6. says

    Virgin doesn’t go to too many of the cities I typically travel to, especially from Orlando, so I haven’t used them yet. I agree with you on Southwest and JetBlue. The other airlines don’t really stand out for me. I’m still waiting for an airline I can fly with my pets (not in the cargo space).

  7. Mike says

    Southwest rocks!

    Another nice touch: fat people have to buy two seats.

    I personally have nothing against the Jet Blue $100 thing, if it covers costs and helps keep the price down for us well-organized, punctual types.

  8. says

    I started to take Southwest between Vegas and San Diego recently. The 2 things that annoy the hell out of me, if you do not get business select and get stuck in the back, it’s always between 2 obese people who smell. Or when you get business select and sit near the front, their policy is to allow handicap people and parents with young children on first.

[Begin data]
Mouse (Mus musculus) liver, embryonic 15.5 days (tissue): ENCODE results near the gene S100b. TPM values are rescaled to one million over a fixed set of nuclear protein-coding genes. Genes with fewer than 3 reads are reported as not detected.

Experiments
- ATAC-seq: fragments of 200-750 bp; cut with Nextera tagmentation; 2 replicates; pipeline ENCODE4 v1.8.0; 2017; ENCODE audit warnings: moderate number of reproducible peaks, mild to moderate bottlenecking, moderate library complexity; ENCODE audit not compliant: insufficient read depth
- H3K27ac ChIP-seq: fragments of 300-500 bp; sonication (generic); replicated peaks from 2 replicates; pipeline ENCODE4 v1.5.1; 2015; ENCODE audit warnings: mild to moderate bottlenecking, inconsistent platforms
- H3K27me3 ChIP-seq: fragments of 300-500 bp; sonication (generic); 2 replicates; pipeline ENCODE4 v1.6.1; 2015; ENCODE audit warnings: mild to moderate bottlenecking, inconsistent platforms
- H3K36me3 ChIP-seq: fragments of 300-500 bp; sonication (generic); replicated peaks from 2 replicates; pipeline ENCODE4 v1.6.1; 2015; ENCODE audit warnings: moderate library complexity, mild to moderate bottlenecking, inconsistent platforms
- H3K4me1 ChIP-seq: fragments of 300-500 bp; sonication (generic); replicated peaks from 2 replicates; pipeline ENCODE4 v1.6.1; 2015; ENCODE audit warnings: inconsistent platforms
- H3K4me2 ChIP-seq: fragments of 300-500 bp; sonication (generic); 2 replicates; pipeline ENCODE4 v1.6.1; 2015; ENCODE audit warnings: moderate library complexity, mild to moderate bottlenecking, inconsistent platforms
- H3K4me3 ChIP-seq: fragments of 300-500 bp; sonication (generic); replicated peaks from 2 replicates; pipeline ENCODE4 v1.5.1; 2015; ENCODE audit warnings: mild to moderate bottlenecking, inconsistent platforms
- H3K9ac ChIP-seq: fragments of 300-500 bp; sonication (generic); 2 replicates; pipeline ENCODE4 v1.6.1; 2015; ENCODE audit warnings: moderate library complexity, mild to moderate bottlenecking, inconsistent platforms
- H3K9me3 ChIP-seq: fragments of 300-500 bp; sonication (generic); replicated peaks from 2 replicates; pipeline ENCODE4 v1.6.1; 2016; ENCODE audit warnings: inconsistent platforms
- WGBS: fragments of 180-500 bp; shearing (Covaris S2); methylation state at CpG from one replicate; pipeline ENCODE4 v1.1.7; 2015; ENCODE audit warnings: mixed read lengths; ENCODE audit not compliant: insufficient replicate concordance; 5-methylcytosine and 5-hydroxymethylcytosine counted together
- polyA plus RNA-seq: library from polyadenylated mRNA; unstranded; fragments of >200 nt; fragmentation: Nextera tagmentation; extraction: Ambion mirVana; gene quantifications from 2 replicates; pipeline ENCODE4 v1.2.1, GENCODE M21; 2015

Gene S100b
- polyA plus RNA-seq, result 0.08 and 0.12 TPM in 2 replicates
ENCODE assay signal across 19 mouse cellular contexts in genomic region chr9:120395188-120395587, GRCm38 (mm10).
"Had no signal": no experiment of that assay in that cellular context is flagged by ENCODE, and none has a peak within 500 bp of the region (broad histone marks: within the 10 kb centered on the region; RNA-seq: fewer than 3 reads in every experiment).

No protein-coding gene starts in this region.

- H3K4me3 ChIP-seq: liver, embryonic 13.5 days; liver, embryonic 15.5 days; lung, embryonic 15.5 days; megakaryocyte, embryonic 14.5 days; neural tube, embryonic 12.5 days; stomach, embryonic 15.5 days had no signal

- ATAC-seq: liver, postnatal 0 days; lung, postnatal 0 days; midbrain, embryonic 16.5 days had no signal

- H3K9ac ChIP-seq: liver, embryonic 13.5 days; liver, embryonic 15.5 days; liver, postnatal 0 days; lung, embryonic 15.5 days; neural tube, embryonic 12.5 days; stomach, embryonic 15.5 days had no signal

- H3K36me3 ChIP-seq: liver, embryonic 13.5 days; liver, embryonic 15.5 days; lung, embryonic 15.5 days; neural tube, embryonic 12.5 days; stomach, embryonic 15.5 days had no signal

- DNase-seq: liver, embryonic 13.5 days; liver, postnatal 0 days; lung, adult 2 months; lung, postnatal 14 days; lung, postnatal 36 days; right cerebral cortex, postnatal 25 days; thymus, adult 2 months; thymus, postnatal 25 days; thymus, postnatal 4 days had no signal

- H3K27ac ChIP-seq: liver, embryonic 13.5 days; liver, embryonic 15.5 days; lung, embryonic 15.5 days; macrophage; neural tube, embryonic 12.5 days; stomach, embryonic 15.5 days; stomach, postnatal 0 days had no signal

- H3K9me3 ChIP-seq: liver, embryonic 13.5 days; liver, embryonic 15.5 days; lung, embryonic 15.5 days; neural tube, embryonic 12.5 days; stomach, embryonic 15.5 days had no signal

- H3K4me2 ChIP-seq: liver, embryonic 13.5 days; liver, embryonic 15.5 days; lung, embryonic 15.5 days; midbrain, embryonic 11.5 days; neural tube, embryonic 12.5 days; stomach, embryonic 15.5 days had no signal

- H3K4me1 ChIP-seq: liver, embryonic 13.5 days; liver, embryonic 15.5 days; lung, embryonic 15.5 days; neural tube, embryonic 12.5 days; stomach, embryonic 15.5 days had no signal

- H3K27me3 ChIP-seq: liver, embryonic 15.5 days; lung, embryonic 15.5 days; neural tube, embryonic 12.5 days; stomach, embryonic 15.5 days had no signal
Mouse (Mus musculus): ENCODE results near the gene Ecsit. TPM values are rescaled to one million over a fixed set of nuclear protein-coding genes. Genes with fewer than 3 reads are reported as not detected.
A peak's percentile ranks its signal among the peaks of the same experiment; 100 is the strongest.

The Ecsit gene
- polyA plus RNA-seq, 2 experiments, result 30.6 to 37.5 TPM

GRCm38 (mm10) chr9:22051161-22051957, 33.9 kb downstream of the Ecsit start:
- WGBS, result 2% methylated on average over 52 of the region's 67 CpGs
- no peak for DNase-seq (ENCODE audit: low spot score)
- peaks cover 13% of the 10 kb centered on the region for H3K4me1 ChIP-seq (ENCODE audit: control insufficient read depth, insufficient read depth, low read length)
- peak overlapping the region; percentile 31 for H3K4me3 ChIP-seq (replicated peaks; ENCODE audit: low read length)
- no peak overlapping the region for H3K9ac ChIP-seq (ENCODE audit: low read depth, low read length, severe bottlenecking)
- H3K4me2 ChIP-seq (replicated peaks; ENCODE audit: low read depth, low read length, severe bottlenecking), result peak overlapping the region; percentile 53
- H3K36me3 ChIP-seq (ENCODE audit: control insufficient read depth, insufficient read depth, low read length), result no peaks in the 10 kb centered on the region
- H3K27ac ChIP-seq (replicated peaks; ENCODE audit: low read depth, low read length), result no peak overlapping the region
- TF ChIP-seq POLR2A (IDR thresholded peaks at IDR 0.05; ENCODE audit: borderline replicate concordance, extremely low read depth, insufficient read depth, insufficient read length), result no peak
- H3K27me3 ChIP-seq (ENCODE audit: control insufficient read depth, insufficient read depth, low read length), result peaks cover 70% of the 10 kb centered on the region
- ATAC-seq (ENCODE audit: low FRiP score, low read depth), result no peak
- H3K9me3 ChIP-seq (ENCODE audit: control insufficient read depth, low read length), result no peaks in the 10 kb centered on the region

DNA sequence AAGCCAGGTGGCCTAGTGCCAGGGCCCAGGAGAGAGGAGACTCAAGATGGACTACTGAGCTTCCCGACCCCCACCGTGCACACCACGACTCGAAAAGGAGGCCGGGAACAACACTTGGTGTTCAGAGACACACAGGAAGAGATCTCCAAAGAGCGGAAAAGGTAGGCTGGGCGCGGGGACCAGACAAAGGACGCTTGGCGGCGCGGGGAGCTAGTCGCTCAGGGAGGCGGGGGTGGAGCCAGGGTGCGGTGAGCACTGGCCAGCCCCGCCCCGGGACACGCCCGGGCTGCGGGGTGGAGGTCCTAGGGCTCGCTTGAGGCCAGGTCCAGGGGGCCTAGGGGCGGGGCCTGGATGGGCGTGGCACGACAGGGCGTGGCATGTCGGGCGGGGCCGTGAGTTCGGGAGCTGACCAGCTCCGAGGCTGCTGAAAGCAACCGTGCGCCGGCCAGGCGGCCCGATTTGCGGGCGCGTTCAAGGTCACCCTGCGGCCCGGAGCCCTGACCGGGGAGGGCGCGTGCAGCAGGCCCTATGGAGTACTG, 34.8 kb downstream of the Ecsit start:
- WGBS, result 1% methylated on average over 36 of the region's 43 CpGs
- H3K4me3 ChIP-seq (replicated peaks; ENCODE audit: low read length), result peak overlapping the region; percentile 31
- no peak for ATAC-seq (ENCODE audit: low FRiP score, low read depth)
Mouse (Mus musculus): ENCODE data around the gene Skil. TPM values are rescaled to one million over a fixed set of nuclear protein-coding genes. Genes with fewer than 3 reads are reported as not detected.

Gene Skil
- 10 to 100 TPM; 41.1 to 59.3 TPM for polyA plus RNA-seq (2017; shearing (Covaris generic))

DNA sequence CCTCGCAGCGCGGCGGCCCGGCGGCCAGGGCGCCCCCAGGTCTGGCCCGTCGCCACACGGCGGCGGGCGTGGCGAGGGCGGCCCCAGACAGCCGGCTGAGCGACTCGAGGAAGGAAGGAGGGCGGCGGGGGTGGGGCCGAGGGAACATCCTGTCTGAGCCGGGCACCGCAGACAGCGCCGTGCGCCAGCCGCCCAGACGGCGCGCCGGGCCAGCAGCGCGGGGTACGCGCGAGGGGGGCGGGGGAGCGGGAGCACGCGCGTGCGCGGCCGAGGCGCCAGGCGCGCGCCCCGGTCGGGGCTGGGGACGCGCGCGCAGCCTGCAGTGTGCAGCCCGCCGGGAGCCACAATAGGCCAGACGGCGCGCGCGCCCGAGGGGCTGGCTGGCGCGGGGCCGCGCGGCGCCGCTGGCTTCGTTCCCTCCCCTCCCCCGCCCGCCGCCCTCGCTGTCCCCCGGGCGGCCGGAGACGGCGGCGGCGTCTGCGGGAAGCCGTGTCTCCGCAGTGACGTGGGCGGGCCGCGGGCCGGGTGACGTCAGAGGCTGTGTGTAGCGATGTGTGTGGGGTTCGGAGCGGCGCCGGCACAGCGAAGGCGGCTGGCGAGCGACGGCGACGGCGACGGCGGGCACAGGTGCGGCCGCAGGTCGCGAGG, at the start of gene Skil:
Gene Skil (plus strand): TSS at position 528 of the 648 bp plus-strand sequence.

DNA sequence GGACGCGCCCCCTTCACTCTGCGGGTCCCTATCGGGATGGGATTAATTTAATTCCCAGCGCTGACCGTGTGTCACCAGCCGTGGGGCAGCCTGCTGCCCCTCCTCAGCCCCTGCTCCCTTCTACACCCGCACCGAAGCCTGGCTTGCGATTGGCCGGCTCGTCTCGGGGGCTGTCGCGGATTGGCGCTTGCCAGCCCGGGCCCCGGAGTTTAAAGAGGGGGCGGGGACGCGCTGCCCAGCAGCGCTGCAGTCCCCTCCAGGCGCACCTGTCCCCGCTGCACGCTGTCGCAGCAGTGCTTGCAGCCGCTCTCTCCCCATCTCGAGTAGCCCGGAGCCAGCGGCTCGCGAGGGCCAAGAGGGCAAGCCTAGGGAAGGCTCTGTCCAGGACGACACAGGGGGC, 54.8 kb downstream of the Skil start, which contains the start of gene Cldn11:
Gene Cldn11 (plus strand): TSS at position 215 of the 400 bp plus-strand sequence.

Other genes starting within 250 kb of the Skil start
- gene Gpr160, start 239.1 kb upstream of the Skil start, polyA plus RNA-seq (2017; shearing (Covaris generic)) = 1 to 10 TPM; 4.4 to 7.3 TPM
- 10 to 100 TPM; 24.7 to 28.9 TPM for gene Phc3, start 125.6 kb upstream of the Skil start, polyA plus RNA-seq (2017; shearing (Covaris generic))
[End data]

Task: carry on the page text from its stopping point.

So I have the choice, either sit in between 2 very fat people or, leave the plane with a migraine from the screaming or the poor guy who can’t control himself from swinging his arms and hitting me in the face over and over and over again, while laughing hysterically non stop. The flight attendant laughed when I asked to be shot and put out of misery.

    I think I just have bad luck.

    As much as I hate United and bitch about them, screaming children do not get priority seating. Basically you need to fly so much that you have no life to get the good seats. Thus everyone around you is as bitter or close to as bitter as you are and just sits there and makes no noise. I know this sounds horrible, but I kinda prefer it this way. ;-)

  9. says

    Protip: Drink service is done by 3 people and is divided into sections that start at rows 1, 9 and 17, or something like that. Sit in one of those rows to get served first.

  10. Ken Spreitzer says

    Dude, awesome idea to buy the whole flight a drink. Be sure to have someone along with a video camera to document it.